The Hesperian / (Lincoln, Neb.) 1885-1899, November 01, 1893, Page 17, Image 17

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THE HESPERIAN.
17
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the theatre phase of Univorsity culture, it is
certainly one of the most hopeful and en
couraging. Prof. Barbour has gono to Chicago for a
visit of some length. He will remain until
after the closing of the World's Fair, and
will endeavor to secure some valuable addi
tions to our Museum from the collections of
the Fair. There is no doubt that ho will get
what he goes after. It is his way.
Prof. Wolf left last Saturday for Califor
nia in response to a telegram announcing the
serious illness of his little son. At Salt
Lake City he receivod a telegram stating
that the little boy was dead. It is not yet
known when the professor will return. Dur
ing his absence the work in his department
will be carried. on by instructors Bentley and
Hart.
The Freshmen and Sophmores entertained
themselves and their friends on Saturday
evening. The reception was well attended
and was on the whole a most enjoyable af
fair. The kind of receptions that the Fresh
man and Sophmores gave each other in our
day was very different, and we generally re
turned from them with little hair and many
bruises.
On Friday evening the Palladian society
held its first "special program" of the year.
It was a Faculty program, and was one of
the most successful entertainments of the
season. The hall was crowded, while scores
of people were turned away from the door
on account of lack of-room. Every number
on the program was enjoyed by the au
dience, especially the playing of the Tuxedo
Mandolin club.
Tho first addition.3 to the collections in the
Museum since the beginning of the college
year came from Prof. Lawrence Bruner.
During the summer, while on an expedition
in Colorado and Wyoming for the Depart
ment of Agriculture at Washington, he col
lected many specimens of groat interest.
Among, them are lizards, reptiles, frogs, etc.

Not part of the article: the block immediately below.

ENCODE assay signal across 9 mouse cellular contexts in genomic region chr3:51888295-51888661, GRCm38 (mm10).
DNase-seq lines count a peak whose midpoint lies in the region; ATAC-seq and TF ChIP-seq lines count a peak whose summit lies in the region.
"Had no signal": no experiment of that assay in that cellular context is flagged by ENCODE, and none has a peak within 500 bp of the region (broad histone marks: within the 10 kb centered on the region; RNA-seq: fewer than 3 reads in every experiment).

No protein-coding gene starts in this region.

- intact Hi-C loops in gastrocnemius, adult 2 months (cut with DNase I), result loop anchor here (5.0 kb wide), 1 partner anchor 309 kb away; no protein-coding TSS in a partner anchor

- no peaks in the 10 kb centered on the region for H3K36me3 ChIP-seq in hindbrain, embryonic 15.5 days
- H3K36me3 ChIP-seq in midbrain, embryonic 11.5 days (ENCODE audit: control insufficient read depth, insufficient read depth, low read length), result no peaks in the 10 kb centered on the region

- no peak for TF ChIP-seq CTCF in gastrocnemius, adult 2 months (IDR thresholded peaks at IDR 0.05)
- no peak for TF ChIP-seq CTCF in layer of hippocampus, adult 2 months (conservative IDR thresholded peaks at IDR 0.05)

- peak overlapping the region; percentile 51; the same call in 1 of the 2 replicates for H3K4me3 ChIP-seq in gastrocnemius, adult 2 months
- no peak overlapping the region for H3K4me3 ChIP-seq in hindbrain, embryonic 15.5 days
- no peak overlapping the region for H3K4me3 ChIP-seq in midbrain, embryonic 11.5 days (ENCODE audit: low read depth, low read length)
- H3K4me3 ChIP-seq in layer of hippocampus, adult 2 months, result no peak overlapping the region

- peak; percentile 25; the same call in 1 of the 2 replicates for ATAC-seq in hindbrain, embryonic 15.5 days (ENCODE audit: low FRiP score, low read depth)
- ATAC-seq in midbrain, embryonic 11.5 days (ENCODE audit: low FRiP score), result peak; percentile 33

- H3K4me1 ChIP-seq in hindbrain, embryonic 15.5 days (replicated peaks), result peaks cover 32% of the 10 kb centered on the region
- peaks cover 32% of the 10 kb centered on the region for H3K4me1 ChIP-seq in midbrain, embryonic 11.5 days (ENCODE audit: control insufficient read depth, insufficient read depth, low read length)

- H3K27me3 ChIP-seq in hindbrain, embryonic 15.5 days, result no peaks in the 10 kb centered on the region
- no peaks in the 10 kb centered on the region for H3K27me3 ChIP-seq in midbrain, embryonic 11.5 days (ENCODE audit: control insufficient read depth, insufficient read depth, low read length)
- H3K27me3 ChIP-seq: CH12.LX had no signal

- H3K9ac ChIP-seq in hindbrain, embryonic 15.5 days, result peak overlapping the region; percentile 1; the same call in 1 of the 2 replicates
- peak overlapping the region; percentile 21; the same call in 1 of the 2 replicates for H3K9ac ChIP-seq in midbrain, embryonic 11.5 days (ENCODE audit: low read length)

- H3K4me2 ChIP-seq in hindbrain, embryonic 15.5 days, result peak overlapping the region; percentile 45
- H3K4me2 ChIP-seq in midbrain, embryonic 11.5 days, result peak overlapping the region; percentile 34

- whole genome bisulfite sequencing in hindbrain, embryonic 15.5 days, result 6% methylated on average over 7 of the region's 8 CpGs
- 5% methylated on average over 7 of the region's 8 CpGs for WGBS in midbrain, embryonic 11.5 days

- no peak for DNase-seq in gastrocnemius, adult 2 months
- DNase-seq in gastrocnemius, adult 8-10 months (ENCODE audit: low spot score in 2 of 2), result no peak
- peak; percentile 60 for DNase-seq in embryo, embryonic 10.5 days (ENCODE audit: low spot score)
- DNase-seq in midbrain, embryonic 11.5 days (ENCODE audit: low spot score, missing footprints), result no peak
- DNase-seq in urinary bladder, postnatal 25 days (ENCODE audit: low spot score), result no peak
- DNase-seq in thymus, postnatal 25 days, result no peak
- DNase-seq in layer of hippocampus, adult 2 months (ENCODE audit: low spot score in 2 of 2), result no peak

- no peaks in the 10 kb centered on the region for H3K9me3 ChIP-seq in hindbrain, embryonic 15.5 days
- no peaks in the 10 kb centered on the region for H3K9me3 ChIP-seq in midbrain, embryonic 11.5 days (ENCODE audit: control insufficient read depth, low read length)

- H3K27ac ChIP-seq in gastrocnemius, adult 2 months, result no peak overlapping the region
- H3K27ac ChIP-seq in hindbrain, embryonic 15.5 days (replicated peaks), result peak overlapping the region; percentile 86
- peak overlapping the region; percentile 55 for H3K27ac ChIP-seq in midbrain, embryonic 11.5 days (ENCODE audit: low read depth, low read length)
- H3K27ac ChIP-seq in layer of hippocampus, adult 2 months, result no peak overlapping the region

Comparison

With liis usual genorosity, ho turned them all
over to tho Univorsity Museum.
Tho junior class will issue their annual
May 1. The board of editors are getting
down to hard work, and are determined that
Vol. Ill of the Sombrero shall be a crodit
to their class and to tho University. One
feature of the annual promises to be of un
usual interest. February 13, next, is char
tor day, the twenty-fifth anniversary of the
founding of the University. It is proposed
to devote considerable space to showing the
evolution of our alma mater during the first
quarter of a century of itsf existence. This
will consist in general of write-ups of differ
ent phases of University life, alumini rem
iniscences, cuts illustrating tho changes that
have taken place in buildings, laboratories,
etc.
The Ukspkkiah was somewhat surprised
to learn of the large number of students in
the Latin department of the University.
There are eighty-seven, strictly speaking, do
ing college work under Prof. Barber. These
have studies in Suetonius, Plantus, Horace
and Cicero's De Senectute. In the prepara
tory work there are three hundred and seventy-seven
students. These include those
who are reading Virgil, Cicero's orations and
Caesar, and also those just beginning with
the grammar. This year marks an epoch in
tho, method of studying Latin here, since
Mr. Wilson teaches the inductive mode, or
with interlinear texts which are thought to
remove some of the "deadness" of the lan
guage. Although the University debating club
still rests in innocuous oblivion, the other
clubs have begun their work. The Union
Boys' Debating club has boon having suc
cessful meetings for some time. It has now
made a bold move by challenging tho mighty
intellects of tho Maxwell club, of tho law
school, to a joint debate. Tho challenge has
been accepted and tho date set for Saturday
evening, November A. Tho question, to be
forever settled, is: "Keaolved, that the
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